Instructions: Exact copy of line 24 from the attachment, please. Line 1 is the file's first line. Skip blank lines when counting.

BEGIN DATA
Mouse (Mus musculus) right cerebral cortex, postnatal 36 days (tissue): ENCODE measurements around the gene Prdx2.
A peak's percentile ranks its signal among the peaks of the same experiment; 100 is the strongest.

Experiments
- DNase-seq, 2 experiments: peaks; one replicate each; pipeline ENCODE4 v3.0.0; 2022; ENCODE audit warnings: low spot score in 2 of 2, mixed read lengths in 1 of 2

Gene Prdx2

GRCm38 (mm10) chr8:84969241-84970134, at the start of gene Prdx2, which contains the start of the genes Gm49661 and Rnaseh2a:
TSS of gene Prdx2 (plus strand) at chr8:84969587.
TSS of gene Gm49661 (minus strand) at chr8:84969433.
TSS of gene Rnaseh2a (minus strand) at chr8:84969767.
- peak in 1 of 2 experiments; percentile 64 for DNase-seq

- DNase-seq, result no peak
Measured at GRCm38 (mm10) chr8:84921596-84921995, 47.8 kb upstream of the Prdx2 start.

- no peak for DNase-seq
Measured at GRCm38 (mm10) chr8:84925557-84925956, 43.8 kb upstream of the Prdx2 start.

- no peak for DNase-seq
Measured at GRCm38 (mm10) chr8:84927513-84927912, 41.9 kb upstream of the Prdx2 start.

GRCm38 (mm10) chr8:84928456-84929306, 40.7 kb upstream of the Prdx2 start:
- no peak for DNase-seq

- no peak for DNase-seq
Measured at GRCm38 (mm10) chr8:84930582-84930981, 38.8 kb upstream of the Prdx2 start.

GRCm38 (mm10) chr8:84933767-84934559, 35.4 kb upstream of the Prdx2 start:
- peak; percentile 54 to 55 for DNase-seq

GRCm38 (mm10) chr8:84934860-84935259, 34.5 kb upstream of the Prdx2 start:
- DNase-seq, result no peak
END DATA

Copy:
- DNase-seq, result no peak